Millennials have been dubbed many things over the years such as lazy, narcissistic and entitled, but how they make their money is non other than genius!
How did your parents make their pocket money when they where younger? Did they work at a fish and chip shop for a couple of years, or deliver news papers and cut grass?
In the 1970’s and 1980’s, real wages averaged a 2.9% growth, but fast forward to September 2017 wages actually shrank 0.4%, a figure that fails to keep pace with inflation according to the ONS.
With many youngsters being full time or part time students, having time to work can be tough to fit in around lectures and class, unless you are funded by the bank of Mum and Dad you don’t have a choice.
So, now to decide how you make your money. Of course Starbucks may be hiring, but that seems a little bit too ‘traditional’ for these ‘lazy’ millennials. But why not be ‘lazy’ about it? So lazy, you don’t even have to leave the comfort of your home. By utilising social media, you can connect with individuals from every corner the world, all battling to have the most recent limited pieces of clothing and footwear to show off online. Simple economics determines that when the demand of a product outweighs the production of a product prices increase, and millennials have exploited this by buying the products as soon as they release and reselling the items once they have sold out. Here are some examples of recent releases and what the market value is now.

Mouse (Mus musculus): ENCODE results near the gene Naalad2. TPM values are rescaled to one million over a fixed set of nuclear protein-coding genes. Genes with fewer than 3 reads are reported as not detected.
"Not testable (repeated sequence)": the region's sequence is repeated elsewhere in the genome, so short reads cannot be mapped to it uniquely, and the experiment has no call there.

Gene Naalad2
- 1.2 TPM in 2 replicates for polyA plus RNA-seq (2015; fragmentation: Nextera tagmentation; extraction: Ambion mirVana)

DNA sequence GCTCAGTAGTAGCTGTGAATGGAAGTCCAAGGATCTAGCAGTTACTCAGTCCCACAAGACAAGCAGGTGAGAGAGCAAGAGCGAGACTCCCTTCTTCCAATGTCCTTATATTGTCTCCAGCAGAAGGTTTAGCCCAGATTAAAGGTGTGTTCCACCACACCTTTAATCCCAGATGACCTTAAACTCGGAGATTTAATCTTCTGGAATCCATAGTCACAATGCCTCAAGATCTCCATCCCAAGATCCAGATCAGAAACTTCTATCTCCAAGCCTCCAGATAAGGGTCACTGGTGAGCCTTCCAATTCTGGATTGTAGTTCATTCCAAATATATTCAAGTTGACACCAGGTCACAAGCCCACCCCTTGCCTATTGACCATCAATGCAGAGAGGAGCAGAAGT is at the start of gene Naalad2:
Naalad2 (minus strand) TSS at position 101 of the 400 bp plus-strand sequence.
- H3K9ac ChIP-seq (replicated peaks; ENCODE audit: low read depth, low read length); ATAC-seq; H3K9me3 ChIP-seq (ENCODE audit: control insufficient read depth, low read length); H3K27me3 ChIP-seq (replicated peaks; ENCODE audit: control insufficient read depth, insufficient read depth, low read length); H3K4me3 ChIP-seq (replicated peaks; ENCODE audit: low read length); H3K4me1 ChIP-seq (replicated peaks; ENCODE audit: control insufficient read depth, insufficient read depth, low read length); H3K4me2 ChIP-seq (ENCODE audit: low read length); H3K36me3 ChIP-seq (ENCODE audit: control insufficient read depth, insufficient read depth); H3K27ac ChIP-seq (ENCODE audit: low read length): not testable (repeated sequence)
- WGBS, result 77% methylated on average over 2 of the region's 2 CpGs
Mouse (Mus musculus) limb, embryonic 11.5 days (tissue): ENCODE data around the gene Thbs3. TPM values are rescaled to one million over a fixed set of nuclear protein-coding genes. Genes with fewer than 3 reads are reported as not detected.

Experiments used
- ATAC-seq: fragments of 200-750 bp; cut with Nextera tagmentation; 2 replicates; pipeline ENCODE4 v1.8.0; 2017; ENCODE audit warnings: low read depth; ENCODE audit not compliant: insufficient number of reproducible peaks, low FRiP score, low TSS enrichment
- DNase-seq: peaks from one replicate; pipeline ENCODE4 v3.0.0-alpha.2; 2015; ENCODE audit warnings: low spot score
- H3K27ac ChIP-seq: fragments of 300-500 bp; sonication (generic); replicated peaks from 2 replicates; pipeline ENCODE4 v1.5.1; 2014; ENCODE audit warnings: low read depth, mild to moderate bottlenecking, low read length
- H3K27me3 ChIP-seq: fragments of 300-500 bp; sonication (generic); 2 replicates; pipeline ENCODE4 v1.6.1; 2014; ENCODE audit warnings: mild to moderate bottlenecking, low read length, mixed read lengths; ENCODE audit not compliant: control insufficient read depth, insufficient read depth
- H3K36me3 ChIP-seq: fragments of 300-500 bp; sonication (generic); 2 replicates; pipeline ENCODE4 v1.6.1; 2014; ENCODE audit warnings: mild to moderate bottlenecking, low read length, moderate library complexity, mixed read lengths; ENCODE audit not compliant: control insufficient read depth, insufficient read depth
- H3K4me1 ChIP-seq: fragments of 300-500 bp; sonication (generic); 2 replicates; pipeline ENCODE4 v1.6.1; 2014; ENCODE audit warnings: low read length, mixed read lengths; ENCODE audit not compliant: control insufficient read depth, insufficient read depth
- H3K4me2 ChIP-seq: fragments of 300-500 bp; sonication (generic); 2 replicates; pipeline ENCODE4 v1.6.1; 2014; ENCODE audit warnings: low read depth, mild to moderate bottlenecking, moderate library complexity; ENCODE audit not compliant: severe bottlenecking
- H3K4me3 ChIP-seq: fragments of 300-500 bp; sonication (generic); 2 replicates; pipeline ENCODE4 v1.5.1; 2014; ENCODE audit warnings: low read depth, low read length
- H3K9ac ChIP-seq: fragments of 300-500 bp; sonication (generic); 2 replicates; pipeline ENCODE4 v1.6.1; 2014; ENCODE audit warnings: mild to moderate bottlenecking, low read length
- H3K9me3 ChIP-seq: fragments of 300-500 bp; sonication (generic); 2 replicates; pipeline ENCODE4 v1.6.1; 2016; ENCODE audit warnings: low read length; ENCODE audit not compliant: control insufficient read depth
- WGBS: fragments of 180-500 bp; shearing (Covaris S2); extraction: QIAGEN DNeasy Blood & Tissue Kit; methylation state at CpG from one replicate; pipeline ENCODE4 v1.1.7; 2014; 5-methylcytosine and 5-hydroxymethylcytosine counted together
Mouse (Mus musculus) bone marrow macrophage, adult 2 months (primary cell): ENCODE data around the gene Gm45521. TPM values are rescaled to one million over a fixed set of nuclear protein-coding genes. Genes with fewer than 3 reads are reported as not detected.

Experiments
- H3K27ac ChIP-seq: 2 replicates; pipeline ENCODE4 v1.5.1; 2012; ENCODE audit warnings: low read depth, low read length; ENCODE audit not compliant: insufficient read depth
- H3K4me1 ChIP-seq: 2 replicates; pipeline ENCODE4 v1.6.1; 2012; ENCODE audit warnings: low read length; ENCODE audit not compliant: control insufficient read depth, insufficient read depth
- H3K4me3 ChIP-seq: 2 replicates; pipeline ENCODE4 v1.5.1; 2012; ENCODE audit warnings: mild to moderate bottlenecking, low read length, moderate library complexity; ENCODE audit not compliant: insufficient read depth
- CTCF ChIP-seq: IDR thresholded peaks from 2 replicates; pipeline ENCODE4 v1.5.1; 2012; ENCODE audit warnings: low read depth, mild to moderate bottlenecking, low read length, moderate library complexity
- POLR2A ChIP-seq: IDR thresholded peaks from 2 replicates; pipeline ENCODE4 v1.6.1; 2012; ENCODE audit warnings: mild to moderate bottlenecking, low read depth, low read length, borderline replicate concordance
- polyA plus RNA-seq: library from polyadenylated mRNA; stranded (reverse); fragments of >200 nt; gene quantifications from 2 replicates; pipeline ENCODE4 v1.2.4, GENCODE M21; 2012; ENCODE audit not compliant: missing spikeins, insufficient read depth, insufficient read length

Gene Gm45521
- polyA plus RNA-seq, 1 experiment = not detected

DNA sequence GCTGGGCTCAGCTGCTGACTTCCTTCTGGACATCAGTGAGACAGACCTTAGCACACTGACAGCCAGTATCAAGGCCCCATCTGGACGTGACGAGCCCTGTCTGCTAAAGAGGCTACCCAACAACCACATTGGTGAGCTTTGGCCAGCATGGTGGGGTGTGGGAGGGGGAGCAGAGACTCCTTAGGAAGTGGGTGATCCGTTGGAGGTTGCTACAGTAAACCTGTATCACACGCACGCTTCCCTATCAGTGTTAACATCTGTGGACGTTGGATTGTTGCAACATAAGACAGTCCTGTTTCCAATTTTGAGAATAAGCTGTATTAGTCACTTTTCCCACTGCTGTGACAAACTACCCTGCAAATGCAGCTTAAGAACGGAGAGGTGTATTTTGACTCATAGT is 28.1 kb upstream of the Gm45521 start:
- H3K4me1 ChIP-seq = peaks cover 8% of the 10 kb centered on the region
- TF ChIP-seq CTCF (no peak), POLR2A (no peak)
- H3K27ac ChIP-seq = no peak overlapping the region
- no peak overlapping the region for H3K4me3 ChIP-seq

Yeezy 350 Semi Frozen Yellow: retail – £170 / resell – up to £600
Nike x Off White Jordan 1: retail – £160 / resell – up to £1200
Supreme Heather Grey Box Logo – retail – £148 / resell up to £800
(Figures via StockX)
But you don’t have to just sell these items to get a share in the profit, talking about them is just as engaging for millennials. I spoke to my friend and ‘Youtuber’, Magnus Ronning, who has over 126,000 subscribers on Youtube to see if he thought reselling was a viable option for millennial’s to increase their cash flow.
“I think reselling is an important aspect of clothing and fashion, in streetwear in particular. I have always seen reselling as a side-income next to a part time job, or next to school – but would rarely consider it a full time job.”
So why do people feel the need to spend outrageous amounts of money on clothing?
“I think for a lot of young people, clothing and fashion is becoming a main part of their identity – so waking up and wearing clothing they feel good in, can be a tremendous benefactor in terms of confidence and happiness.”
By making investments on sought after garments, millennials are making upwards of 200% profit and are spending a fraction of the time on making that money in comparison to working a traditional job. I told you its genius.